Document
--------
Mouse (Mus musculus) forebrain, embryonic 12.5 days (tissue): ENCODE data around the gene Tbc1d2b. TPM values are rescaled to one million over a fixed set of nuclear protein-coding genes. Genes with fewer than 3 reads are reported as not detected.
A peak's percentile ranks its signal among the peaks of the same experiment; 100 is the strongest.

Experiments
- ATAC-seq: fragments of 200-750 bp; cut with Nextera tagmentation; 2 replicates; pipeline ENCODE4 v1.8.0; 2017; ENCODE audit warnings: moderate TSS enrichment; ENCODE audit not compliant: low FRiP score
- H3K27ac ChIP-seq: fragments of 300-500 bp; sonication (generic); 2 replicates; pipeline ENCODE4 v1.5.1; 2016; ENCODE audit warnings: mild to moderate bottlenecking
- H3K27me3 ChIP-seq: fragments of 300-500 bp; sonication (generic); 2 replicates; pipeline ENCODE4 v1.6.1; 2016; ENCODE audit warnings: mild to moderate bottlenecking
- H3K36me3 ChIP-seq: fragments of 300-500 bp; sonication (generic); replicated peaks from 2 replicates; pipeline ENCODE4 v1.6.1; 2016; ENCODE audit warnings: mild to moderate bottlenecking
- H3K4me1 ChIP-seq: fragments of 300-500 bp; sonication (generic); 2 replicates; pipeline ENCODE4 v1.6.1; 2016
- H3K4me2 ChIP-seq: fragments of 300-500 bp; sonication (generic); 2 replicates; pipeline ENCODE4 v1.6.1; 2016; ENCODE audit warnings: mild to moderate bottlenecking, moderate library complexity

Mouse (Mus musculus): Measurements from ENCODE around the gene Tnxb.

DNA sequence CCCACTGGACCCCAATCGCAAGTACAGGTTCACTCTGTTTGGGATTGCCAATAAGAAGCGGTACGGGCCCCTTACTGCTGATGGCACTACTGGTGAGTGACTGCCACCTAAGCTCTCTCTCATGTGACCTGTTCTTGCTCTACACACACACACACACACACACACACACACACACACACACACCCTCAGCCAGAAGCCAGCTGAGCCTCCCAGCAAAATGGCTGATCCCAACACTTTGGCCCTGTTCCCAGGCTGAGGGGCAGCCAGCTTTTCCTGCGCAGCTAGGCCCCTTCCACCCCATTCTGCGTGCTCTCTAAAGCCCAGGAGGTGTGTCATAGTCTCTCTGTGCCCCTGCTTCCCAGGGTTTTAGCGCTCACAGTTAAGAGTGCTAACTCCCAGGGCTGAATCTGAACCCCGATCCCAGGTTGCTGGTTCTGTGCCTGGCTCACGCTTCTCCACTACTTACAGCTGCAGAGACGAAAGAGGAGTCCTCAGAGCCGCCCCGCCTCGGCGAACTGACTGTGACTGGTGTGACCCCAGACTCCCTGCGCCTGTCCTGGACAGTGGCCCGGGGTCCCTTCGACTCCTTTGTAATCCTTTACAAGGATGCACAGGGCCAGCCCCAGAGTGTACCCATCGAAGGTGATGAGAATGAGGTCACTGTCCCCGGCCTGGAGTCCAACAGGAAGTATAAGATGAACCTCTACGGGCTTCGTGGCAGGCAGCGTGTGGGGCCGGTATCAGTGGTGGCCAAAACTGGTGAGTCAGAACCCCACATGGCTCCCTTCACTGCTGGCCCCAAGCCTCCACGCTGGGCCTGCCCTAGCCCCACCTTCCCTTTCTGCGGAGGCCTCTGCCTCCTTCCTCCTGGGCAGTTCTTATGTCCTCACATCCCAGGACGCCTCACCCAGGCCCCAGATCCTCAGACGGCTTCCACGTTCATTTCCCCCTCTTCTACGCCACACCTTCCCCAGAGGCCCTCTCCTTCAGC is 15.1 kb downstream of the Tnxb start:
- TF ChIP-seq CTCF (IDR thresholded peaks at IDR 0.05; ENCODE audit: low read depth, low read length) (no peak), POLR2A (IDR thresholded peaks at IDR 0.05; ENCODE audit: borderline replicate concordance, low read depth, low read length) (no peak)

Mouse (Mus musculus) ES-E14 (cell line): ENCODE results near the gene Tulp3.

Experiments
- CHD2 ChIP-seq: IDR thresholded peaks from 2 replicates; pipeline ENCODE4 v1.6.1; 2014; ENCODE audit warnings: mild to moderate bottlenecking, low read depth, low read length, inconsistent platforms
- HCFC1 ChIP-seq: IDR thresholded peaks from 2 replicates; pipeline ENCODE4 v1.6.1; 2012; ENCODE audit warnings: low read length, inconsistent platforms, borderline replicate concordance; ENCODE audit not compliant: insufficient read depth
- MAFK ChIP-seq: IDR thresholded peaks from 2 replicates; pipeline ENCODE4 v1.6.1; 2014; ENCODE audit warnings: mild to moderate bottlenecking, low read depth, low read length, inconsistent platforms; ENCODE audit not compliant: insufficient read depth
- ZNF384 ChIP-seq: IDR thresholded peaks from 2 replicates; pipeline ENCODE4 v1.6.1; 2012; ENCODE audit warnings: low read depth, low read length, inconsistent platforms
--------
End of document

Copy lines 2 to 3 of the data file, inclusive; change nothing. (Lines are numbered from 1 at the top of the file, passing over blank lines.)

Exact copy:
A peak's percentile ranks its signal among the peaks of the same experiment; 100 is the strongest.

Experiments